Our selections, in order:
"Niagara," a track by Third Coast Percussion from their suite Paddle to the Sea on their album of that name (Cedille).
"During peak daytime tourist hours," Wikipedia informs us, "more than six million cubic feet (168,000 m3) of water goes over the crest of the falls every minute." The music here burbles along with the joyous resonance and ping of steel drums in a subway station. I loved it, however spectacularly it fails to live up to its title.
"Pillow Talk," the opening section of Olagón: A Cantata in Doublespeak (Cedille), a 90-minute tapestry woven from texts by Paul Muldoon and music by the fiddler Dan Trueman with the vocalist Iarla Ó Lionáird, performed by the composers along with Eighth Blackbird, Chicago-based contemporary chamber ensemble extraordinaire (Cedille).
A few clues from the press release will not come amiss. "Olagón depicts—not without irony and humor—a privileged 'power couple' mired in envy, greed, and adultery, descending into criminality and addiction as Ireland's 'Celtic-Tiger' economy collapses in the early 21st century [...] Trueman's score combines elements of the traditional music of Ireland, Norway, and America with the raw urgency and sonorities of contemporary classical music. Muldoon's text interweaves verses in English and Irish Gaelic, seasoned with word-play and wit." Coming to our nine-minute excerpt cold, I scribbled myself a note: "meditative music, pensive, somnolent, drowsy, with a beat that never changes." And lo, the words pensive and drowsy floated up in the vocals, along with the phrase pills and drink. Dream time! Think James Joyce, think Finnegans Wake. A new name to me, Iarla Ó Lionáird (ear-luh o'linnard) belongs to the five-member Irish/American supergroup The Gloaming, likewise a new name to me. Their music, critics say, honors Irish tradition even as it transforms it from within. I've got to get out more.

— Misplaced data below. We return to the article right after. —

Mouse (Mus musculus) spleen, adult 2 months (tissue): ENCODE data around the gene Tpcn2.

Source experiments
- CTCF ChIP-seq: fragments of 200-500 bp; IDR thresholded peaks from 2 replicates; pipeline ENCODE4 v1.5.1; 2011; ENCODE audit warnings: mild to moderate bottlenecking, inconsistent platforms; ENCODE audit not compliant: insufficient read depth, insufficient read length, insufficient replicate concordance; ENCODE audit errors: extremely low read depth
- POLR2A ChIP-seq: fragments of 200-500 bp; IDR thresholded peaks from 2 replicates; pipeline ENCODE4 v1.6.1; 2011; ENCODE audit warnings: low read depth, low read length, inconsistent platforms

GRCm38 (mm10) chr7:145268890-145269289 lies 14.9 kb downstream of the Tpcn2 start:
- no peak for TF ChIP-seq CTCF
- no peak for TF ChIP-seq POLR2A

"The Dance of the Furies" and "The Dance of the Blessed Spirits," from Gluck's stately Orfeo ed Euridice, excerpted on Journey to Mozart (Deutsche Grammophon), the latest addition to the extensive discography of the violinist Daniel Hope, serving here as soloist and leader of the Zurich Chamber Orchestra.
Typically, Hope's programming reflects at once a scholar's passions and a showman's invention, and so it does here, placing Mozart in the company of contemporaries regarded in their time as peers. Though the number of players is modest, the sting of the strings and especially the blunt force of the brass strike home in the first selection. The second pleased me less. On its own terms, Hope's transcription of the celestial flute solo was above reproach. Yet to me, it only held a candle to what was not there: the rise and fall of melody on the living breath.
"Æ Rømeser" and "Unst Boat Song," from Last Leaf, a collection of let's say subarctic folk music presented by the Danish String Quartet (ECM New Series).
Both tracks are marvels of poetic concentration, austere but not bleak, all the deeper for the palpable sensation of bow on string. In case you were wondering, Unst belongs to the Shetland Islands. It is the northernmost of the inhabited islands in the United Kingdom. A promotional website touts Unst as "The Island Above All Others," and the welcome mat is out to new residents. Last Leaf may give you ideas.
"Little Train to Heaven," from A Map of the Kingdom of Ireland (Heresy).
Richard G. Evans, guitar and Ph.D. in neural networks for robotic control, rolls out of the station to a brutal blast of static. Out on the open track, the air clears and clouds over again. A hoarse whistle is heard from time to time, and eventually we reach what I guess must be the Pearly Gates, in battered repair. Still, it's an exciting ride. Daniel Figgis, self-styled intermedia artist, assists. The balance of the album—21 tunes in all, including bonus tracks on the download—presents an omnibus of Ireland's current electro-acoustic talent.
"Madeira River," from the Philip Glass ballet score Aguas de Amazonia, in a rendition by Paddle to the Sea (see above).
An exhilarating arrangement of this music showed up on our air some time ago, performed by the Brazilian band Uakti, no longer active, which used to play on instruments of their own devising. Paddle to the Sea proves no less hypnotic, layering pattern upon luminous rhythmic pattern, cresting in a floodtide that sweeps all before it. If you sense a secret affinity to the Rheingold prelude, so do I.